Most people have never heard of electrophotography, including my photo teacher when I first asked him about it.
As usual, the most succinct definition I can find is on Wikipedia.
Essentially, Kirlian photography, or electrophotography, is a technique that creates an image on a light-sensitive medium (sheet film or photo paper) of the corona from an electrically charged object. I don't have any sheet film, so I used photographic paper, which also allows me to use a safelight.
If you simply Google "Kirlian photography," most of the pages are about how it's "taking pictures of auras" or some such nonsense. I will say this plain and simple: that is a load of bull. If they are images of an aura, then apparently quarters have souls. I highly doubt that.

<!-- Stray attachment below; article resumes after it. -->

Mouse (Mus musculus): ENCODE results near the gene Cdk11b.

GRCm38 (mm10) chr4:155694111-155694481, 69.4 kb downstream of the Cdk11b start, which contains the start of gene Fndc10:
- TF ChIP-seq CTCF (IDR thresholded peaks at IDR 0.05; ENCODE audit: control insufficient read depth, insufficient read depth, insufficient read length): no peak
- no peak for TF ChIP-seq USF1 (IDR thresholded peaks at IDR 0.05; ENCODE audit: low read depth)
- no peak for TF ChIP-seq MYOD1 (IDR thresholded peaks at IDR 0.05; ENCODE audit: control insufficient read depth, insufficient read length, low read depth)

There is depressingly little information out there on electrophotography, and no pictures. The three pages that I found were the aforementioned Wikipedia article,
and article from Make magazine
), and this page from Imagesco.com
. To my knowledge, this is the only photographic tutorial on the internet-please prove me wrong in the comments if you know somewhere else.
What's in a name? I have been referring to the process as electrophotography, and the result as an electrophotogram. When the word is broken down to it's roots, it has the best description of the actual process. However, the term "electrophotography" is also used to refer to the process in a Xerox copy machine. This is not
the same process. I also want to point out that this isn't quite true Kirlian photograhy-that requires much higher voltages than I have at the moment, and uses film, not paper.